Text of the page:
Modern day consensus thinking doesn’t encourage truthful expression. Society expects us to remain ordered and has little tolerance for those who embrace and celebrate the natural ebb and flow of human emotions. As a result these emotions often become filtered or remain hidden away in dark corners of the subconscious, never to be explored, discussed or expressed in any way. My work is a personal exploration of that part of the psyche that is rarely acknowledged. To a large extent, my work is self reflective. I’m fascinated by one’s personal evolution and over the last couple of years I’ve been very aware of my relationship to the creative process and how it’s influenced by my emotional state at the time. My work can reflect immense beauty or utter despair. I leave that up to the viewer to decide.
I was born and raised in a town just outside Cape Town, called Bellville.
I don’t know if they’re habits or rituals, but I always light a candle before I start working, play Stars by Brian Eno and from time to time, I do bust out some “serious dance moves”.
My work and process constantly explores the concept of taking the mind out of the creative process to allow for a more honest expression. In my view, creativity is not reliant on a cognitive process. Over-thinking can destroy originality. Goal orientated work will always be master to the goal itself and can only be set free once one surrenders to a blank canvas to see what it has to reveal. My process is simple: I disconnect from the world, don’t think about achieving something, find a quiet space in my mind and immerse myself in it. Once I have achieved this, I’m no longer in control of the outcome. In this way, sometimes the work comes quickly, and at other times, it’s a real struggle. But this method offers me very different kind of reward.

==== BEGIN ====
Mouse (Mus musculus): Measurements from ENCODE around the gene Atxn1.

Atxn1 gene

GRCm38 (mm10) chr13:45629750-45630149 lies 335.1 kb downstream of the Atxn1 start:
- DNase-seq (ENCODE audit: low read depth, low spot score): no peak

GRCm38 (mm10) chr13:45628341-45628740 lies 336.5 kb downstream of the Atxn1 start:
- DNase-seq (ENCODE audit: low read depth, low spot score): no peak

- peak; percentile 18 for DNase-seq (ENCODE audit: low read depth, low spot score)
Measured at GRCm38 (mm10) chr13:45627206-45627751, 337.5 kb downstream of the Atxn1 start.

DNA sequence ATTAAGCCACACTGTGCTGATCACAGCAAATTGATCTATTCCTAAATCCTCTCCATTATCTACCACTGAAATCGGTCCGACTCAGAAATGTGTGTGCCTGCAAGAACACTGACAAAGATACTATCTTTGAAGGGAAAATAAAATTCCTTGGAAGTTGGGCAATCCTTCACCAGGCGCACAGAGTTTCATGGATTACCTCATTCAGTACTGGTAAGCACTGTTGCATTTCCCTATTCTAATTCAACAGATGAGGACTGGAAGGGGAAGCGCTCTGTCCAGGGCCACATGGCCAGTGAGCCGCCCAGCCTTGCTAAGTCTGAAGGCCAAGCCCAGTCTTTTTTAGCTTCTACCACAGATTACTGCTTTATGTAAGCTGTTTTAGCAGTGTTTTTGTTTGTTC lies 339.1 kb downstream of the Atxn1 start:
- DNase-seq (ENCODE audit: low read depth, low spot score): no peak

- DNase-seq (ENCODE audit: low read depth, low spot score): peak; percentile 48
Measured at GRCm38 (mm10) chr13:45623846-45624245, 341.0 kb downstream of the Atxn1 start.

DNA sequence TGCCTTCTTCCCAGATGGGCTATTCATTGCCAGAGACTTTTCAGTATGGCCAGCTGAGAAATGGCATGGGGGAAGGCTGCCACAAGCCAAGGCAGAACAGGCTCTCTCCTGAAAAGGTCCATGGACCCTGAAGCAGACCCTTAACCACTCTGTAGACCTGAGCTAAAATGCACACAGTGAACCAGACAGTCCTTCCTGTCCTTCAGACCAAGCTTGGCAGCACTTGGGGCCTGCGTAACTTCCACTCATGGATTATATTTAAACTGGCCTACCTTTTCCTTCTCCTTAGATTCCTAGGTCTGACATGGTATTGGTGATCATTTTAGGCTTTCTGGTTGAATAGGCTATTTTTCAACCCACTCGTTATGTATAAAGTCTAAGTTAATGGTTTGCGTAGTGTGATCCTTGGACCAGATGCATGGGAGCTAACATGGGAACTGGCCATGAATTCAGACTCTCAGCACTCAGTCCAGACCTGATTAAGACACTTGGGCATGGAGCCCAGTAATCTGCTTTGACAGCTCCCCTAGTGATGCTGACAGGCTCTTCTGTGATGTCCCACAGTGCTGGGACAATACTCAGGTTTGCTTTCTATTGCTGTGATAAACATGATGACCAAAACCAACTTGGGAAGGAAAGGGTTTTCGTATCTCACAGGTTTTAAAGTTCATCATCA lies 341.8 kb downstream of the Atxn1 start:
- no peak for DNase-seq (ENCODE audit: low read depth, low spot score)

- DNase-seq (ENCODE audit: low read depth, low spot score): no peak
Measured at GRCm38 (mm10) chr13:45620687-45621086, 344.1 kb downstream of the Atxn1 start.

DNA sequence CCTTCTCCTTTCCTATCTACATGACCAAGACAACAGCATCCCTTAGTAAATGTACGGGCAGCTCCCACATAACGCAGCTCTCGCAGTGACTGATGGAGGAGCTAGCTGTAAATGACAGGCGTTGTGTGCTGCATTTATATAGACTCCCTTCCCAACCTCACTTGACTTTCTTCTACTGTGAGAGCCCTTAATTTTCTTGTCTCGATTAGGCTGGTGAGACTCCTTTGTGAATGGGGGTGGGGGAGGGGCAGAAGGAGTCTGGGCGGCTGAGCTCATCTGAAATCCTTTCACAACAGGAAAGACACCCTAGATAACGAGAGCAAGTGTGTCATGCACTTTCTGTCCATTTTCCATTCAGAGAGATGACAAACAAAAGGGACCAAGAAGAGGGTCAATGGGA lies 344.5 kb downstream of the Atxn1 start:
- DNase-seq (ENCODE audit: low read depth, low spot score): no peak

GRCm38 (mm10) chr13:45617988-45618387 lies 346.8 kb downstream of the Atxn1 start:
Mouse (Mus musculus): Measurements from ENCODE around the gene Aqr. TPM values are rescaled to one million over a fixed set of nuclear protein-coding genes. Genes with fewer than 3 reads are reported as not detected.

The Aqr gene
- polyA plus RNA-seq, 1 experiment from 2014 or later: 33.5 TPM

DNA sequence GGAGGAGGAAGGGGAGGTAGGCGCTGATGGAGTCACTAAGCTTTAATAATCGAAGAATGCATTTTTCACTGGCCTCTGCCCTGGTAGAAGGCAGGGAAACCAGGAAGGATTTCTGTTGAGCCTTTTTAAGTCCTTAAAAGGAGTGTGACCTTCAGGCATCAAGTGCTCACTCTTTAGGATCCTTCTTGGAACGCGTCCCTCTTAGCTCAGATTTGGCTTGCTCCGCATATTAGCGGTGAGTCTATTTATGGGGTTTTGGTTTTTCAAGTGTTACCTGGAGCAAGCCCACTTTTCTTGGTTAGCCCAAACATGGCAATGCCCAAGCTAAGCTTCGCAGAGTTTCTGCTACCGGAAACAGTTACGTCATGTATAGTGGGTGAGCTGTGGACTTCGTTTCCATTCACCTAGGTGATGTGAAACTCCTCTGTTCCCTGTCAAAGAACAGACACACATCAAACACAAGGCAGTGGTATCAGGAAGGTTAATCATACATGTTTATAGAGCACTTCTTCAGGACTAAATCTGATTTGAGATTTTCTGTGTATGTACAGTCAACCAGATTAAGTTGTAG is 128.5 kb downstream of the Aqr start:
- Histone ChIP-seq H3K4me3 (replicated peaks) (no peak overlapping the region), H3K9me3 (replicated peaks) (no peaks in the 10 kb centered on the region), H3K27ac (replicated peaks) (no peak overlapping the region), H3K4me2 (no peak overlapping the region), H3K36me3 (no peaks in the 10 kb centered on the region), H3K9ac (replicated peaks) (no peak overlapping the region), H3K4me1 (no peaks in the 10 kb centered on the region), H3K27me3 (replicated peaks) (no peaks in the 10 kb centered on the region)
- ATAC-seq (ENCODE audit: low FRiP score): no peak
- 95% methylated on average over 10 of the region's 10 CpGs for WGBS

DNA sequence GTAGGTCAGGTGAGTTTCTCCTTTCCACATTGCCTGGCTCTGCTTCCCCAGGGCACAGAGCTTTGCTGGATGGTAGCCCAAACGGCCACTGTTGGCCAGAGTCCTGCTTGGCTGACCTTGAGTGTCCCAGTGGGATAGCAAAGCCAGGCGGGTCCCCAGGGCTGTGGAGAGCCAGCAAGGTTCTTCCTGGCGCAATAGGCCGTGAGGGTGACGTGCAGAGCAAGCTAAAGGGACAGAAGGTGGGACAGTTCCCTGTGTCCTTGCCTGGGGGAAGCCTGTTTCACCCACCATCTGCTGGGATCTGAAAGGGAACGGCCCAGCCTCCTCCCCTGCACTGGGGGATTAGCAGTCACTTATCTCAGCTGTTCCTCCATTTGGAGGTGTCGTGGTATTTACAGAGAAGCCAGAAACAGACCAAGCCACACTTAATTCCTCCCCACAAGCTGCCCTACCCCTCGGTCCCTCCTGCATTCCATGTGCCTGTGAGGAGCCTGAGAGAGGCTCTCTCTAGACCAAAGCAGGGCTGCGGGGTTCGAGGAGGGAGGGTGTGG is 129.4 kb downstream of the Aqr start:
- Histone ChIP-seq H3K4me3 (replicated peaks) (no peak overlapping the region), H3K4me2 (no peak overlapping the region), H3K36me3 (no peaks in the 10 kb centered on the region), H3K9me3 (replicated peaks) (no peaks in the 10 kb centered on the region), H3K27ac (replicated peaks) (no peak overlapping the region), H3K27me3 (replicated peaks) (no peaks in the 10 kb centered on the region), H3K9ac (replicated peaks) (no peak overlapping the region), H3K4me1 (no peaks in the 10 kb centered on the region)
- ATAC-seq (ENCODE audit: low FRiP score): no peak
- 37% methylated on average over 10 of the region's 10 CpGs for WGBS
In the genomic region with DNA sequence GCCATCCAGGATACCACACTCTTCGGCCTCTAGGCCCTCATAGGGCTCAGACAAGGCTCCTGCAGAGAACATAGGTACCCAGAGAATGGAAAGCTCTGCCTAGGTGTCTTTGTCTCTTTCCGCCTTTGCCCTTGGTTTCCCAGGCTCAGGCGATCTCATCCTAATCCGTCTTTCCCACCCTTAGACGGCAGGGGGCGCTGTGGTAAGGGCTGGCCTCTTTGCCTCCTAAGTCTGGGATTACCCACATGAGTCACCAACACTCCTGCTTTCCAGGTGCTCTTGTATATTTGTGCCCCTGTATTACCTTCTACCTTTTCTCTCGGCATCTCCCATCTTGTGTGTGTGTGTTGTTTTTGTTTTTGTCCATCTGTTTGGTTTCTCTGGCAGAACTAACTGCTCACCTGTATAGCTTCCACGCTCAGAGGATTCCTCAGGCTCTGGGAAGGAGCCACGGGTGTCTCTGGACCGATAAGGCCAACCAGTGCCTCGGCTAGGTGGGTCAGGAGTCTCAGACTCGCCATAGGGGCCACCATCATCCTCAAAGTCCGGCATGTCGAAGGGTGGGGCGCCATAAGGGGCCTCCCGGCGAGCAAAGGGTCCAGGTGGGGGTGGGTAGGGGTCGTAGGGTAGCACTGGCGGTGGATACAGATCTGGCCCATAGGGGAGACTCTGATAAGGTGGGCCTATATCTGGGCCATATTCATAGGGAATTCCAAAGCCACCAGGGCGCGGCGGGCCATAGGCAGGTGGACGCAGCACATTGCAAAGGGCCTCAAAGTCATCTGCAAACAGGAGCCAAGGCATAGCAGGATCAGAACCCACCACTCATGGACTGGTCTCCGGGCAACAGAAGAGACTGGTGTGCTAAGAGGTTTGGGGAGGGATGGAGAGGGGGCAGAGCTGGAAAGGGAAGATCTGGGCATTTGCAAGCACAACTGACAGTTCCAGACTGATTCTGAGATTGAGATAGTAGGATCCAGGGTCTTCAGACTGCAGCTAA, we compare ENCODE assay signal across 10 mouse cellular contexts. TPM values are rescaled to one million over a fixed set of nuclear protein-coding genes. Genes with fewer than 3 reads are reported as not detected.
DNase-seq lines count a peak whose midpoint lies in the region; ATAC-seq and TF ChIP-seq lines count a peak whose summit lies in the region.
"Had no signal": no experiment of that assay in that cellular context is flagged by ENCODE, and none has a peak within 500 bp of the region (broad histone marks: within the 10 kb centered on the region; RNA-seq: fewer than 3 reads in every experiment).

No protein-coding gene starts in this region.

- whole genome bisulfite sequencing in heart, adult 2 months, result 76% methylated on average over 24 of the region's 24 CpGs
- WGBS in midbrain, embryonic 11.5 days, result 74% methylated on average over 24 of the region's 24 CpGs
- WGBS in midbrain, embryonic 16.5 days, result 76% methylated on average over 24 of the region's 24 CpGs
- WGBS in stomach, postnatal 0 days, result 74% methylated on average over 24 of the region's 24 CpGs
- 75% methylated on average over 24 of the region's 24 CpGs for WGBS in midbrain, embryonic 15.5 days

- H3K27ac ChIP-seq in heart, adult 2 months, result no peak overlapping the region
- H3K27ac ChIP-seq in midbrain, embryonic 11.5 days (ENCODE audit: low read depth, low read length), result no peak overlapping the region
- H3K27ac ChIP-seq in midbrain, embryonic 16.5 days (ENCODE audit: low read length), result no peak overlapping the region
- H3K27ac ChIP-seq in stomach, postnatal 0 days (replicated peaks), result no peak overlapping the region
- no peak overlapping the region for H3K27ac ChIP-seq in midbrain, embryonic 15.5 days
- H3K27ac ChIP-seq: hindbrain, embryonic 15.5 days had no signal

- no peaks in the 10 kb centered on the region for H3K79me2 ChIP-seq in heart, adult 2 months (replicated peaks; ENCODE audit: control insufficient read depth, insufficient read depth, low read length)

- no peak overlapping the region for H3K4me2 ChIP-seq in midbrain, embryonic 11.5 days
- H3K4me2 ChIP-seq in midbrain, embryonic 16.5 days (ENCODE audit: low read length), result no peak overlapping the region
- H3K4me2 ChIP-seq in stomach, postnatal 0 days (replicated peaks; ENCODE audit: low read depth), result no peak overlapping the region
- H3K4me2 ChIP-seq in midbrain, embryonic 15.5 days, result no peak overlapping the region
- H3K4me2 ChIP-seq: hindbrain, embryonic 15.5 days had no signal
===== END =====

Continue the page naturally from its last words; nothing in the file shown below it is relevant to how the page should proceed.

Growing up in South Africa in the 70’s and 80’s, during the height of the apartheid regime, was very confusing to me as a child. I was naturally inquisitive and very intuitive. From a very early age, I had the sense that something was fundamentally wrong with our country. Our country was controlled by the National Party government. This suppressive state controlling what I could watch, read or listen to, forced me to find my creative voice. The more questions I asked, the more lies as was fed by my community, the state and the church. This coupled with the extreme censorship we were under, fuelled a raging fire in me to seek the Truth. Despite all of this, I’ve always been involved in some form of creativity. From acting in school plays, performing at poetry competitions, studying graphic design to singing in indie bands in the 90’s, I’ve always found a way to express myself. I guess all of these experiences, good and bad, have shaped me into the artist I am today.
Every day reveals something unexpected. For me no painting is the same. My work is inspired by the world we live in today. A world vastly different to the one I knew as a child. A world where instant gratification is the order of the day and everything seems accelerated, impermanent and often meaningless. It feels chaotic and I find myself strongly influenced by this. To reflect this current state of being, I work with spray paint, charcoal, pencils, turpentine and acrylics. All of these materials can dry within minutes, which allows me the opportunity to change images at the drop of a hat. It also allows me to work fast. I don’t think, I just do. At the end of each week I’ll review work in progress and completed pieces. Some pieces survive, while others get happily discarded. Nothing here is permanent or precious. Everything is disposable.